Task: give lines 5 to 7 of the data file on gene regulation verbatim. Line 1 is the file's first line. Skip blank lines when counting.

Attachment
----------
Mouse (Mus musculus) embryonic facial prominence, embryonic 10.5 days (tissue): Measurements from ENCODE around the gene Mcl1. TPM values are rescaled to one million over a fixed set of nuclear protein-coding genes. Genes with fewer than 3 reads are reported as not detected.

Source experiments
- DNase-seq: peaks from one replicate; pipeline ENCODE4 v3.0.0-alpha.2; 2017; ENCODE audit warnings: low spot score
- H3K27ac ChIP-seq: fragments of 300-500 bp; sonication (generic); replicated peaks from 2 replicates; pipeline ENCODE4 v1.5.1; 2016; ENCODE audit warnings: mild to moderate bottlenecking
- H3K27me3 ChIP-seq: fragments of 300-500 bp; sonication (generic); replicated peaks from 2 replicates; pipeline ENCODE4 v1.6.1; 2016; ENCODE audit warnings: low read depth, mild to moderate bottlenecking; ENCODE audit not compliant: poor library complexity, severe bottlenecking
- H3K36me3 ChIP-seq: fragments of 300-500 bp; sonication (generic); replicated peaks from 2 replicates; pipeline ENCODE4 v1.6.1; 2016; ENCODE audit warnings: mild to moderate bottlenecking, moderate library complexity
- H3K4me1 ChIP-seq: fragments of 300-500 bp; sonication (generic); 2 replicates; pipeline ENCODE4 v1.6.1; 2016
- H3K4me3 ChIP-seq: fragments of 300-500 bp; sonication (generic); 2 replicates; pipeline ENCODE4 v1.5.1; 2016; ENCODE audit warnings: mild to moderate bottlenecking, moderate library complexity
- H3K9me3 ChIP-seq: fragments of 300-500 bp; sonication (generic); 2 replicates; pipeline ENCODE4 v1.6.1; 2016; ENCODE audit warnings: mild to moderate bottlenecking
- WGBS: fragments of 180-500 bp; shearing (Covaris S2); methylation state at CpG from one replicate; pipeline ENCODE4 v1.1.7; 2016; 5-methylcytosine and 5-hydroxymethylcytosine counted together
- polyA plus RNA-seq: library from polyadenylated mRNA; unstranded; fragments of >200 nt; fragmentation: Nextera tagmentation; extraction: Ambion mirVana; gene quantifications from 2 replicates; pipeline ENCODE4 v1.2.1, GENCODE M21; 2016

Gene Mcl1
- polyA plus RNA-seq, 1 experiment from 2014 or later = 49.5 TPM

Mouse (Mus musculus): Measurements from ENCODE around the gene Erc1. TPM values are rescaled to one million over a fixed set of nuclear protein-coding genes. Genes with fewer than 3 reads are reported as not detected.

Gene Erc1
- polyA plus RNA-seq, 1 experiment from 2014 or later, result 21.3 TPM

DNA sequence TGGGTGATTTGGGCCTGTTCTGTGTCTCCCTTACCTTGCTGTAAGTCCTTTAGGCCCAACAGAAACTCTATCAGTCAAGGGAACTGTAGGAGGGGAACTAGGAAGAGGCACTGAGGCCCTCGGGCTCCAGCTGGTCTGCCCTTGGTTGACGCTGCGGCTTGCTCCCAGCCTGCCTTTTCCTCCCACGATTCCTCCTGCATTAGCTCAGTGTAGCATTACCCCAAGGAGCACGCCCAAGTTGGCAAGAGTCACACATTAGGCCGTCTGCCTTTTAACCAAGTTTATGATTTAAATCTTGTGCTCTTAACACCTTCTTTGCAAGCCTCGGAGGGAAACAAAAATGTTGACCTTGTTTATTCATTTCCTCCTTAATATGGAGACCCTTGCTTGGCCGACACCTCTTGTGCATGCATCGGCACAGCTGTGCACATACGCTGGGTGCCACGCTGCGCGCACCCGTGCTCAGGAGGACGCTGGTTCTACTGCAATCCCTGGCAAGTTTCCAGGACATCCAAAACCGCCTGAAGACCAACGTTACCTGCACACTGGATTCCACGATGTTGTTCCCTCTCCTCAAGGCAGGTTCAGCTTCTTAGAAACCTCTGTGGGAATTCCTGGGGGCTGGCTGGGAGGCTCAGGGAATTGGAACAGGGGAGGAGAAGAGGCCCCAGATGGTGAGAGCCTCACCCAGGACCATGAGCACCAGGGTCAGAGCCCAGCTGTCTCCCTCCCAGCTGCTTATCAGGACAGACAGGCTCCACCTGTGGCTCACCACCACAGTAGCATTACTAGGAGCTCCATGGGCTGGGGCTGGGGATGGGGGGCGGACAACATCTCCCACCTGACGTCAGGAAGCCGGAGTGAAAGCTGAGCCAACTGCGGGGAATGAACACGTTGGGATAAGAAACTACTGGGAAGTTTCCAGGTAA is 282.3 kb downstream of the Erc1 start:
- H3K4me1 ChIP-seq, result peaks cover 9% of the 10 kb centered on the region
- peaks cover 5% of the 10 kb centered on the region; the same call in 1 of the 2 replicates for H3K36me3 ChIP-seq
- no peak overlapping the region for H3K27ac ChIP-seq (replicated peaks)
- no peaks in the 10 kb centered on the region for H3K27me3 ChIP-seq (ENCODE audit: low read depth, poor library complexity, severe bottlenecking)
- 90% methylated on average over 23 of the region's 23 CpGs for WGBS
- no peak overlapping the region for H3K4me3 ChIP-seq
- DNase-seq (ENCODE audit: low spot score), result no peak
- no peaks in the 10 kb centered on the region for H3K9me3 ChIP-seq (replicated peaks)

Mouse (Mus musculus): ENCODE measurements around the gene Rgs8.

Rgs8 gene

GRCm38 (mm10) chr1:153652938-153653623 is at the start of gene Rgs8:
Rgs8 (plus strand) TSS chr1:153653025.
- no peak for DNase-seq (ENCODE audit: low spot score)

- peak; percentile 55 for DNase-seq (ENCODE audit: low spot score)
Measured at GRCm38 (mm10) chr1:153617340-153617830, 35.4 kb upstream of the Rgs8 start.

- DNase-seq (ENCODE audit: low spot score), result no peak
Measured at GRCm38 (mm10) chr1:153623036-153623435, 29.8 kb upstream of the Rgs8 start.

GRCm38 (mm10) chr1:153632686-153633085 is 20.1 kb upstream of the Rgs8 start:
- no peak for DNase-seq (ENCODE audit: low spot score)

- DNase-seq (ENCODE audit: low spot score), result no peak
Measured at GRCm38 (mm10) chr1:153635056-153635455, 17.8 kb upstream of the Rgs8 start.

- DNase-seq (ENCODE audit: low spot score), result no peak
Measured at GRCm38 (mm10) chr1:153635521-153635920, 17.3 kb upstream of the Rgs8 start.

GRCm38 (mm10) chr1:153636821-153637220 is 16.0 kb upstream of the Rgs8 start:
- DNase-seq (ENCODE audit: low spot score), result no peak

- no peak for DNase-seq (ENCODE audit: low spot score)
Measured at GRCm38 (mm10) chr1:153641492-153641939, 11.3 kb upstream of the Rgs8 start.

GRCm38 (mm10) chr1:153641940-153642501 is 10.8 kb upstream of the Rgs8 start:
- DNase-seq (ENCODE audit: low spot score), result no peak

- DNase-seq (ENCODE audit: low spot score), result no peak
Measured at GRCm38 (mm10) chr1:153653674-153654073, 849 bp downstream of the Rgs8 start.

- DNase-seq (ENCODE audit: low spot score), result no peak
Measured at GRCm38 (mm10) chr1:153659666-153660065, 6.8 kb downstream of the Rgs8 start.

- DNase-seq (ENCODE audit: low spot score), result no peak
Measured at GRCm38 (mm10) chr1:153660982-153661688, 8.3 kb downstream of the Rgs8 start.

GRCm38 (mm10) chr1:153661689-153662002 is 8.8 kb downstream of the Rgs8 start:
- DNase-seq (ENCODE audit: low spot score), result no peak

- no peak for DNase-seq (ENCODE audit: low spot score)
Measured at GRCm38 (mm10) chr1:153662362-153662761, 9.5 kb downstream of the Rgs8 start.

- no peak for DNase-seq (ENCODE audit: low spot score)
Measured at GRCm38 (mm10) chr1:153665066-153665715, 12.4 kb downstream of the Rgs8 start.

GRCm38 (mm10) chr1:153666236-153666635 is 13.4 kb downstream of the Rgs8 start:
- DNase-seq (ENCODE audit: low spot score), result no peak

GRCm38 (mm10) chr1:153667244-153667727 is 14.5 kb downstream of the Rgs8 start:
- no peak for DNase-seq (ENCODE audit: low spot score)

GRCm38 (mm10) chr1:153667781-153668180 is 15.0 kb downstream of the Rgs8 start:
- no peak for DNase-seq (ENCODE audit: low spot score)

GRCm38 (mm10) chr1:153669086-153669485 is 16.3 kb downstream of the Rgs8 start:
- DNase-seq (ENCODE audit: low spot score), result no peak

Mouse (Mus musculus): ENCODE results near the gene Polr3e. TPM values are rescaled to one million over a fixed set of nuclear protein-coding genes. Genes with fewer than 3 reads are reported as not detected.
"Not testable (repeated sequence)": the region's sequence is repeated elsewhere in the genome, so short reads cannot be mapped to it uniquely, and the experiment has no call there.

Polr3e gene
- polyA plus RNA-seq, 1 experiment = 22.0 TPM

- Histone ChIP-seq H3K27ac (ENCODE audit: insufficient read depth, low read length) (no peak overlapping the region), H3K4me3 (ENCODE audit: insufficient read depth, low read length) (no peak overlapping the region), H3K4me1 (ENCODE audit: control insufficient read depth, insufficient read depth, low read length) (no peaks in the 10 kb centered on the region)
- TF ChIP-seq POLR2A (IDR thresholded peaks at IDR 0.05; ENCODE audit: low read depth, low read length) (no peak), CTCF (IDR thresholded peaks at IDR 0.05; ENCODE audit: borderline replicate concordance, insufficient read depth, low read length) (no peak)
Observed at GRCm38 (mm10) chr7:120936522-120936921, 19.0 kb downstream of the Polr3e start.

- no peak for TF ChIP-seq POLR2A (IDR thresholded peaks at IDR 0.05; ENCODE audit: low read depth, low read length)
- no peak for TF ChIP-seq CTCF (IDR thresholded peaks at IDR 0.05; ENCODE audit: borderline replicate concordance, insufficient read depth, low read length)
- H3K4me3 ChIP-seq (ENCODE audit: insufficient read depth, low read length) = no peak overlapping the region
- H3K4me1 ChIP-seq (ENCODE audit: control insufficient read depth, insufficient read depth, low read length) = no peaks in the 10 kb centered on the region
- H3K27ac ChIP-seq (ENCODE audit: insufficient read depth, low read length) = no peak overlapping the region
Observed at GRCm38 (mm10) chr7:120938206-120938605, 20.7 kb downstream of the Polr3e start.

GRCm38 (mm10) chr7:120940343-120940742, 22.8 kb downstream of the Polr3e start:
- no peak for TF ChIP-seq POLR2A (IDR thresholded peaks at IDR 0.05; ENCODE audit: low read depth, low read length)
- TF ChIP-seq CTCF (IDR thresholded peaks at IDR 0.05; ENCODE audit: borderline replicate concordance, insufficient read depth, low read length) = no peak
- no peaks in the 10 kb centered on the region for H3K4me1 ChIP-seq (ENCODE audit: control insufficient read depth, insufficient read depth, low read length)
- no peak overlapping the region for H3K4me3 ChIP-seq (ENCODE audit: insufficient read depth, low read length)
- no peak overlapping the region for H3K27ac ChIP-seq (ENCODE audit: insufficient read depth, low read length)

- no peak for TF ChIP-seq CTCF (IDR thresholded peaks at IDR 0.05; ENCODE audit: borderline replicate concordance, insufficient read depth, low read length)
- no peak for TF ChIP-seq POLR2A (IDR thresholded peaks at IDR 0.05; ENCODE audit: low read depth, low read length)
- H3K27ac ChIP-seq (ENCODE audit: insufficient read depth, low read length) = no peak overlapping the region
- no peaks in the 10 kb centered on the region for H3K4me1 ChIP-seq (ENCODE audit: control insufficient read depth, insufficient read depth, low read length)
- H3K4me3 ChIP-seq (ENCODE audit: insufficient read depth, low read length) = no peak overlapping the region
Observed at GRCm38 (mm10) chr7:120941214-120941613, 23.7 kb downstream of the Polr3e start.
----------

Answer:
- H3K27me3 ChIP-seq: fragments of 300-500 bp; sonication (generic); replicated peaks from 2 replicates; pipeline ENCODE4 v1.6.1; 2016; ENCODE audit warnings: low read depth, mild to moderate bottlenecking; ENCODE audit not compliant: poor library complexity, severe bottlenecking
- H3K36me3 ChIP-seq: fragments of 300-500 bp; sonication (generic); replicated peaks from 2 replicates; pipeline ENCODE4 v1.6.1; 2016; ENCODE audit warnings: mild to moderate bottlenecking, moderate library complexity
- H3K4me1 ChIP-seq: fragments of 300-500 bp; sonication (generic); 2 replicates; pipeline ENCODE4 v1.6.1; 2016